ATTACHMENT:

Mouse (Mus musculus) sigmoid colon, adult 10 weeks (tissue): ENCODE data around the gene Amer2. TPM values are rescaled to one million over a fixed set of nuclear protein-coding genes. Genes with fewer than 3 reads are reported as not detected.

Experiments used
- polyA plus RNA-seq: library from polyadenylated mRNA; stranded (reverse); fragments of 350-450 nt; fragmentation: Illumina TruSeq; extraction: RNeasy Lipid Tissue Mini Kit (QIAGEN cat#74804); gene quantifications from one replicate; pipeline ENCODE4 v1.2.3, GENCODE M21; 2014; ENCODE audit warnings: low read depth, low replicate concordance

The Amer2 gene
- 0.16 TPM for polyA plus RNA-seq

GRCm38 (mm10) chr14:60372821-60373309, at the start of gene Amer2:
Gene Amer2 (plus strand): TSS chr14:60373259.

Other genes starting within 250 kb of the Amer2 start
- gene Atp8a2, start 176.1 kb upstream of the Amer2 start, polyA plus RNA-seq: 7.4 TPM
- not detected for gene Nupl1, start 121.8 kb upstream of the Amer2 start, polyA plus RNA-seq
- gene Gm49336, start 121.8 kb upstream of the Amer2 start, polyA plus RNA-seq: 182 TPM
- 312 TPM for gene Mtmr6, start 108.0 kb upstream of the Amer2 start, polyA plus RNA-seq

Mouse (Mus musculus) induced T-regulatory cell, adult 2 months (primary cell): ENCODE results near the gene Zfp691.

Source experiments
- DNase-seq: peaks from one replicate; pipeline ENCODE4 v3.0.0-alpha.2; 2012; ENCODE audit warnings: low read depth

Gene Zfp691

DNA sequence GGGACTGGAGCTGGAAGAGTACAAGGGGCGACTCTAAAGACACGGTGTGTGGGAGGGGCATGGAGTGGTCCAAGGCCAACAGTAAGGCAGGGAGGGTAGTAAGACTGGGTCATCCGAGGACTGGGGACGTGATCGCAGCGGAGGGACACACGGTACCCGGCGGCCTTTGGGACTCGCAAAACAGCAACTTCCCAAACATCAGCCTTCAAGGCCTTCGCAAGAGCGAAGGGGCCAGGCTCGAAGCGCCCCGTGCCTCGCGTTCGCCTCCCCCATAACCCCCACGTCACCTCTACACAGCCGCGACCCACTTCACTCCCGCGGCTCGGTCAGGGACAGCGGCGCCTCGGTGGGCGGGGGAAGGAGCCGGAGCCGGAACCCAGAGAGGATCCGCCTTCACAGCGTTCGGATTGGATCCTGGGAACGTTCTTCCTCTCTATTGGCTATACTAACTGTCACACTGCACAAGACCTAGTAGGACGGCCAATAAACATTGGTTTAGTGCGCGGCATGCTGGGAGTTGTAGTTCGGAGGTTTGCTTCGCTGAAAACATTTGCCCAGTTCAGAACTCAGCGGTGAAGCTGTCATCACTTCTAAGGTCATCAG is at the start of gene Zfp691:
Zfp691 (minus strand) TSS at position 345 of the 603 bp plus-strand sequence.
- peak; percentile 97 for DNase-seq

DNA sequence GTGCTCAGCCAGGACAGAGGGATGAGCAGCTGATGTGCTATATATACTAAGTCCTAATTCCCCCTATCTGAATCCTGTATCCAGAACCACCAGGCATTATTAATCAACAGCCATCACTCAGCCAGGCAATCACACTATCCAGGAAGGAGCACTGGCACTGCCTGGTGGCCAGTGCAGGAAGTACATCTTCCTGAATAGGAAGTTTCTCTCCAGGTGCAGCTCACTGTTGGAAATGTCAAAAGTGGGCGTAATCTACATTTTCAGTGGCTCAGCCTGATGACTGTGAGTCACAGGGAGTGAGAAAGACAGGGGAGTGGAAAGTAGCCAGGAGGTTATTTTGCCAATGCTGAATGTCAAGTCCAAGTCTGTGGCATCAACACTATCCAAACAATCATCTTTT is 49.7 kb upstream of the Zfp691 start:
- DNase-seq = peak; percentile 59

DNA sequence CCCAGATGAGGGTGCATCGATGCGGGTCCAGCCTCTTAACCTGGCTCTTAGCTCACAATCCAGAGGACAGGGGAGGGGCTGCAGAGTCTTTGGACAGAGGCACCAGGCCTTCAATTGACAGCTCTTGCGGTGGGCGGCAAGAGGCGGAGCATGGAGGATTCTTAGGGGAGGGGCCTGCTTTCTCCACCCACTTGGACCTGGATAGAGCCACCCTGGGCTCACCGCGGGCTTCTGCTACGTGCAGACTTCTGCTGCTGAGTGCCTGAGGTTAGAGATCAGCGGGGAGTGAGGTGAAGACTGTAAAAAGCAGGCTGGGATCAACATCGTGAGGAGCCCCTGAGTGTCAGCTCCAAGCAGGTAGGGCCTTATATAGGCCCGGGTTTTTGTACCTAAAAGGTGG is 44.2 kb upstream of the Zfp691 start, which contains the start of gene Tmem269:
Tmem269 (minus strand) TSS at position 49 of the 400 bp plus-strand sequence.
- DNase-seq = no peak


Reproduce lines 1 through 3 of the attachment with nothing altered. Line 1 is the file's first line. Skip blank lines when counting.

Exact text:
Mouse (Mus musculus) sigmoid colon, adult 10 weeks (tissue): ENCODE data around the gene Amer2. TPM values are rescaled to one million over a fixed set of nuclear protein-coding genes. Genes with fewer than 3 reads are reported as not detected.

Experiments used
- polyA plus RNA-seq: library from polyadenylated mRNA; stranded (reverse); fragments of 350-450 nt; fragmentation: Illumina TruSeq; extraction: RNeasy Lipid Tissue Mini Kit (QIAGEN cat#74804); gene quantifications from one replicate; pipeline ENCODE4 v1.2.3, GENCODE M21; 2014; ENCODE audit warnings: low read depth, low replicate concordance